## CS 3350 Automata, Computability, and Formal Languages Fall 2017, Test 3

Name: __________________________________________________________

• you are allowed up to 5 pages of handwritten notes;
• if you need extra pages, place your name on each extra page;
• the main goal of most questions is to show that you know the corresponding algorithms; so, if you are running out of time, just follow the few first steps of the corresponding algorithm.
Good luck!

1. Illustrate the pumping lemma for context-free grammars by showing how it will represent the word w = +01 which is generated by the CFG with starting variable S and rules S → N, S → IN, I → +, I → −, N → DN, N → D, D → 0, and D → 1 as uvxyz. Show, step-by-step, how the corresponding word uvvxyyz can be derived from this CFG.

2. Prove that the language of all the words that have an equal number of a's and b's, and twice as many c's is not context-free.

3. Design a Turing machine that, given a positive unary number n, adds 2 to this number. Test it, step-by-step, on the example of n = 1.

4. As we discussed in class, a Turing machine can be described as a finite automata with two stacks:
• the right stack contains, on top, the symbol to which the head points; below is the next symbol to the right, then the next to next symbol to the right, etc.;
• the left stack contains, on top, the symbol directly to the left of the head (if there is a one), under it is the next symbol to the left, etc.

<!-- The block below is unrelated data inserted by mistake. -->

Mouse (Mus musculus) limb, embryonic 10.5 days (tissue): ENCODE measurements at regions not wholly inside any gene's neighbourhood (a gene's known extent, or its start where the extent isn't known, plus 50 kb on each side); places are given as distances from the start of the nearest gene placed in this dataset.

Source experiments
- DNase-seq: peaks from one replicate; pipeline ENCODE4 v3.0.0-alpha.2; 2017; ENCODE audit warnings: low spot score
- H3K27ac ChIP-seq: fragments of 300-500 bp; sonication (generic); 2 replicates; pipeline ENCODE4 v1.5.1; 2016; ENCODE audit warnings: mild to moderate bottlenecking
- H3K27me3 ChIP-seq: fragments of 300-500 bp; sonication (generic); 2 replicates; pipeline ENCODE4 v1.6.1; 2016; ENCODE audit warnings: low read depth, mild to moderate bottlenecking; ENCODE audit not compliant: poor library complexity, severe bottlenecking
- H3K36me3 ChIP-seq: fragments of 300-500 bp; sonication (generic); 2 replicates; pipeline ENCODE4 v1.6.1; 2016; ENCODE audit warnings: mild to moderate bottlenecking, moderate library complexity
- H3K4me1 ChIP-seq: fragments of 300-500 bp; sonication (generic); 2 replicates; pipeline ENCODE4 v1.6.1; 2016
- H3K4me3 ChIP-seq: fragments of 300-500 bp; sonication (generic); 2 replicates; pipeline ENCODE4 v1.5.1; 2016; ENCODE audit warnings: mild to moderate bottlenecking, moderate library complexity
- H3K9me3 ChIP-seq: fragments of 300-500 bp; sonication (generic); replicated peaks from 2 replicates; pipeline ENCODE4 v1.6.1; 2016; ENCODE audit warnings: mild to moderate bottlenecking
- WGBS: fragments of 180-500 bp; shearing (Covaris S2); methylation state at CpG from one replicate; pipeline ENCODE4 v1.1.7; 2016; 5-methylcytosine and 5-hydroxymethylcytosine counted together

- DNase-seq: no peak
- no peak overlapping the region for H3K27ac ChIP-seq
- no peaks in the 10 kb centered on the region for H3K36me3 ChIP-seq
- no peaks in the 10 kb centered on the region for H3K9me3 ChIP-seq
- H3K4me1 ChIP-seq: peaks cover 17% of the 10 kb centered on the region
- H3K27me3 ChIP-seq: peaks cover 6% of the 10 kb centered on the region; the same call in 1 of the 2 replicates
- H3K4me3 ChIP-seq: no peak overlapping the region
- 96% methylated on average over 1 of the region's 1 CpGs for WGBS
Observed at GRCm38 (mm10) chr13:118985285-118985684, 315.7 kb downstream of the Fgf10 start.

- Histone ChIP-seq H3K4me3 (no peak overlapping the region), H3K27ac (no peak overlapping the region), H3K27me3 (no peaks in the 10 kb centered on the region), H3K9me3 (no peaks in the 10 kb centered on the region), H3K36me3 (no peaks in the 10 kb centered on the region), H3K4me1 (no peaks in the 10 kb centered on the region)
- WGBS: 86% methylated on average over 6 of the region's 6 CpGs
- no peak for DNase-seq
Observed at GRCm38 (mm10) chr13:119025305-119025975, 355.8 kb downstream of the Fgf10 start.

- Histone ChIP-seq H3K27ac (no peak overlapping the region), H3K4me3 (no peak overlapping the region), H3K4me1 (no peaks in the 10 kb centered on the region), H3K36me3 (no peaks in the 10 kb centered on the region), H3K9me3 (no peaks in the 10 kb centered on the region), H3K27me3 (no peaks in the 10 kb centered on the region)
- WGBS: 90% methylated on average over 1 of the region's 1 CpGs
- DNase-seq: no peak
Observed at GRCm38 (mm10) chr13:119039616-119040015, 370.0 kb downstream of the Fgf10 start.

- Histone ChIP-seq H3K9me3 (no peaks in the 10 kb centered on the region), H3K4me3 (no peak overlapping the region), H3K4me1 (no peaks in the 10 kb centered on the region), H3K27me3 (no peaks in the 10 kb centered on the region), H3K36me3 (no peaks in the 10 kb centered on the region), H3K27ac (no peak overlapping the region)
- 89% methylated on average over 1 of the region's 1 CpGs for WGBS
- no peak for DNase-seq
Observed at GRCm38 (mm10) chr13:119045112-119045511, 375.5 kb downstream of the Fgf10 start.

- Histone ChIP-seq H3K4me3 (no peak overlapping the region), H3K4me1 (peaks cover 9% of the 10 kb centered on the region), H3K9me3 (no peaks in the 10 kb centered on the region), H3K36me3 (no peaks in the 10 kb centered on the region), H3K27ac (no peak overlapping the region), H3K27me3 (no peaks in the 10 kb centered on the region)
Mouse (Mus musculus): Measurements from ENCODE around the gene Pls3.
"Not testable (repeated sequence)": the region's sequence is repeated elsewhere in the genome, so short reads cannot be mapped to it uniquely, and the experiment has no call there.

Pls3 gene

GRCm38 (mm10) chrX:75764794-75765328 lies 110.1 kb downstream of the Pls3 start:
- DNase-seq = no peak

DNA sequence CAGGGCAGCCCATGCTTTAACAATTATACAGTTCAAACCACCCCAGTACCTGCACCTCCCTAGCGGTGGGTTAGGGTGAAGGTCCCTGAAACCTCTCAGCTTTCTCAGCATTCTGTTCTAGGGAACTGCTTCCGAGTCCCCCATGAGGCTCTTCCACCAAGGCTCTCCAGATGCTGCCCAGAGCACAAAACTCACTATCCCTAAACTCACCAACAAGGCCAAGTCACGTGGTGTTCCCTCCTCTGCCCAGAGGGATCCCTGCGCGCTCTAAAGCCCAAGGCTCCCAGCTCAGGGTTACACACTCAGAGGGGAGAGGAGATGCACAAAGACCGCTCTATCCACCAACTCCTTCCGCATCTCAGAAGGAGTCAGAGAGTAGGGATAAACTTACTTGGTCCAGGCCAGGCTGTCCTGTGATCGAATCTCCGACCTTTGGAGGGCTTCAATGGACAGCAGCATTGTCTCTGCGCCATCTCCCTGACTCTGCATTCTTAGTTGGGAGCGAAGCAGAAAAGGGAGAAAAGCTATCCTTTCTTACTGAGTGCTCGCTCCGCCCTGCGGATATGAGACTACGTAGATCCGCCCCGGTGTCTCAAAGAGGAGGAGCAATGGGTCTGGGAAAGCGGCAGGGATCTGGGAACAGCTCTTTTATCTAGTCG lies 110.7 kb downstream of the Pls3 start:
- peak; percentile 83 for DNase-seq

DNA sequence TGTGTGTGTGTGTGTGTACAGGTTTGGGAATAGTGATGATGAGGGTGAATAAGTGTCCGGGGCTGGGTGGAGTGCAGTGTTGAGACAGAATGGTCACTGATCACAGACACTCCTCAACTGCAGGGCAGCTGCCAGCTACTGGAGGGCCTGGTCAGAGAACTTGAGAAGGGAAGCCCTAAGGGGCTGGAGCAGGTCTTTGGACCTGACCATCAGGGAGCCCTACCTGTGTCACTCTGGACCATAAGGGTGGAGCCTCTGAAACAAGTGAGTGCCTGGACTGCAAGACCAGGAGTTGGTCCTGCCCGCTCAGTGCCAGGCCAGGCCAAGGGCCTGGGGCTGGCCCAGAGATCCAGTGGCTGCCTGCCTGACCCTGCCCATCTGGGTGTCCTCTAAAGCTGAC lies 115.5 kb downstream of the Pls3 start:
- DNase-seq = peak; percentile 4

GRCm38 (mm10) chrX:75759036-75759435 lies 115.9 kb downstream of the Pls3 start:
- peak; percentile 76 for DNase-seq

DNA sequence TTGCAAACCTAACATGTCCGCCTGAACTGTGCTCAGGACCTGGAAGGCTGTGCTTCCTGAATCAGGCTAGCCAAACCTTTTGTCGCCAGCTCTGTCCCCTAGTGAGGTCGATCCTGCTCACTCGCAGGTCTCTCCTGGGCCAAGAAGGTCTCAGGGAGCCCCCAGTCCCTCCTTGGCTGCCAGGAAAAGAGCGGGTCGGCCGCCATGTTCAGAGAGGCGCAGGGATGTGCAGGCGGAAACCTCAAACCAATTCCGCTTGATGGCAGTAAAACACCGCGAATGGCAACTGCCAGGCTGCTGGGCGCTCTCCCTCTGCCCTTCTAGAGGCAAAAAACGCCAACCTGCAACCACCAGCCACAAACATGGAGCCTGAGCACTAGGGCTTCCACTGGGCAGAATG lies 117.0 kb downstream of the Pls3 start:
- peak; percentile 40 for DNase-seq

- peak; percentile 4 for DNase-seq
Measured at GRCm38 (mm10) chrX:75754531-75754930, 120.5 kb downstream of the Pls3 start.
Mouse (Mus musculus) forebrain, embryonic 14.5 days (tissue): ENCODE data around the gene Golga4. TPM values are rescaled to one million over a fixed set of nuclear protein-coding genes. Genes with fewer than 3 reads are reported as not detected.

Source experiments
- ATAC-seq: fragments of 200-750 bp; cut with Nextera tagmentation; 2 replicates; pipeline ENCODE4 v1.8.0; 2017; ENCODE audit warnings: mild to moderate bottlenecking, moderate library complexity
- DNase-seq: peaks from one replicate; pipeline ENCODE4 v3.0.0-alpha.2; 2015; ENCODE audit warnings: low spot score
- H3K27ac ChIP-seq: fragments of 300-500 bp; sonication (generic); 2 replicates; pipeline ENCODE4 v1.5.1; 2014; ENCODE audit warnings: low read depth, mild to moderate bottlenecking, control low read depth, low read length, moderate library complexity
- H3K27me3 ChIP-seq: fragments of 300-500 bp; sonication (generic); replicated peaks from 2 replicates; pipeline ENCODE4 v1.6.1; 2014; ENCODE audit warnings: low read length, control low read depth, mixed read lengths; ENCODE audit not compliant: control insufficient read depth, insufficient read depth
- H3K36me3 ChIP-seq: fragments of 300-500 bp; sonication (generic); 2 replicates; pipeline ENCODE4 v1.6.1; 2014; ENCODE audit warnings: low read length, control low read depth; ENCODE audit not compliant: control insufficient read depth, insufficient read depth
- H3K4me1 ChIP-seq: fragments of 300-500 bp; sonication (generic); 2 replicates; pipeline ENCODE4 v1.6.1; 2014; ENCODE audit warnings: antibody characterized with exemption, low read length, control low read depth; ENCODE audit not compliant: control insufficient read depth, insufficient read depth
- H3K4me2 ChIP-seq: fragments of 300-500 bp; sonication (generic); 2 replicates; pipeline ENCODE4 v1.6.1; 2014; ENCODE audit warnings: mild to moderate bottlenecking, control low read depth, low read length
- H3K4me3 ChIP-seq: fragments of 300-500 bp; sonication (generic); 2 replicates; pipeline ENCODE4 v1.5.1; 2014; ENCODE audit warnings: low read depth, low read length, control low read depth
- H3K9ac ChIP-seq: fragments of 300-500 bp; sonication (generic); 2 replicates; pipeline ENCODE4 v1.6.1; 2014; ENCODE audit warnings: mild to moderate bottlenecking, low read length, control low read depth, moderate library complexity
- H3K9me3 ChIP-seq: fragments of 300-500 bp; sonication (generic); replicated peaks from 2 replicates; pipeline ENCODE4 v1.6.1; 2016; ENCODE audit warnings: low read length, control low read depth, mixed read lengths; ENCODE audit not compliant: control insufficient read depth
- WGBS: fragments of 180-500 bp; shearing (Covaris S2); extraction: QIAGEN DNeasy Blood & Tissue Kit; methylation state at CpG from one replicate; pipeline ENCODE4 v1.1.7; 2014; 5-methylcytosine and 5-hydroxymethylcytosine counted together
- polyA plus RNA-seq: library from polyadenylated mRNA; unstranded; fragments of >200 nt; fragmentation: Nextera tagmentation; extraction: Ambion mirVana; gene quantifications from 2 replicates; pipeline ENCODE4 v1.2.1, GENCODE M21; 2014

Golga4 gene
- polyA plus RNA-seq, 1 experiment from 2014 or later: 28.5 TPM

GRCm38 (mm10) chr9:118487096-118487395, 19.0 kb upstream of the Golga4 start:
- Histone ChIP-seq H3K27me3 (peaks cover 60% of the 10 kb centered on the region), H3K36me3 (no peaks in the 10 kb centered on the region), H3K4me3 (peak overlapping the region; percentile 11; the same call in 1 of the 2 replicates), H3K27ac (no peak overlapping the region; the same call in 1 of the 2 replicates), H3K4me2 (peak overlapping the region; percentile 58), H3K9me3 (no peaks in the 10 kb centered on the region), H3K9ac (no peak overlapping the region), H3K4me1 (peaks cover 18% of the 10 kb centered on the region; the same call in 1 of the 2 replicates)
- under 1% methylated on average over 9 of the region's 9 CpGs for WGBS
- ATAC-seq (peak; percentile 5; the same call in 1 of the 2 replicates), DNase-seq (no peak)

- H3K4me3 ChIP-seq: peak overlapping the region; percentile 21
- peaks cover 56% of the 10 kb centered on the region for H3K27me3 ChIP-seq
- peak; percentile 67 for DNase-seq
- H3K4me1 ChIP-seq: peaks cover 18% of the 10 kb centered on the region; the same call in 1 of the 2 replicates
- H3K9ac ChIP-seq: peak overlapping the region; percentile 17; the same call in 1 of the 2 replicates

On the example a Turing machine from Problem 3, show, step-by-step:
• how each state of the corresponding Turing machine can be represented in terms of two stacks, and
• how each transition from one state to another can be implemented by push and pop operations.

5. Design a Turing machine that, given two unary numbers, computes their sum. Test it, step-by-step, on the example of 1 + 2.

6. Give two examples:
• an example of an computation time which makes an algorithm feasible according to the formal definition but not practically feasible, and
• an example of a computation time for which the corresponding algorithm is practically feasible, but not feasible according to the formal definition.
These examples should be different from what you learned in class -- a minor difference is OK.

7. Use the general algorithm to transform the following finite automaton for recognizing possibly signed binary integers to a Turing machine. This automaton has a starting state s, an intermediate state i, a final state f, and a sink state k, and the following transitions:
• from s, + or − lead to i, while 0 or 1 lead to f;
• from i, 0 or 1 lead to f, while + or − lead to sink;
• from f, 0 or 1 lead to f, while + or − lead to sink.
Show, step-by-step, how your Turing machine will accept the word +01.

8. Use the general algorithm to transform the following PDA into a two-tape Turing machine. This PDA recognizes words of the type wwR, where w is any word, and wR means the same word reversed.

For example, if w = ab, then wR = ba, and wwR = abba.

The pushdown automaton has 4 states:

• the starting state s,
• the checking state c, and
• the final state f.
The transitions are as follows:
• From s to r, the transition is:
• ε, ε → \$;
• From r to r, the transitions are:
• a, ε → a;
• b, ε → b;
• From r to c, we have a jump ε, ε → ε.
• From c to c, the transitions are:
• a, a → ε
• b, b → ε
• From c to f, the only transition is:
• ε, \$ → ε.
Show, step-by-step, how the resulting Turing machine will recognize the sequence abba.

9. What is NP? What is P? What is NP-complete? What is NP-hard? Give brief definitions. Give an example of an NP-complete problem. Is P equal to NP?

10. Formulate Church-Turing thesis. Is it a mathematical theorem? Is it a statement about the physical world?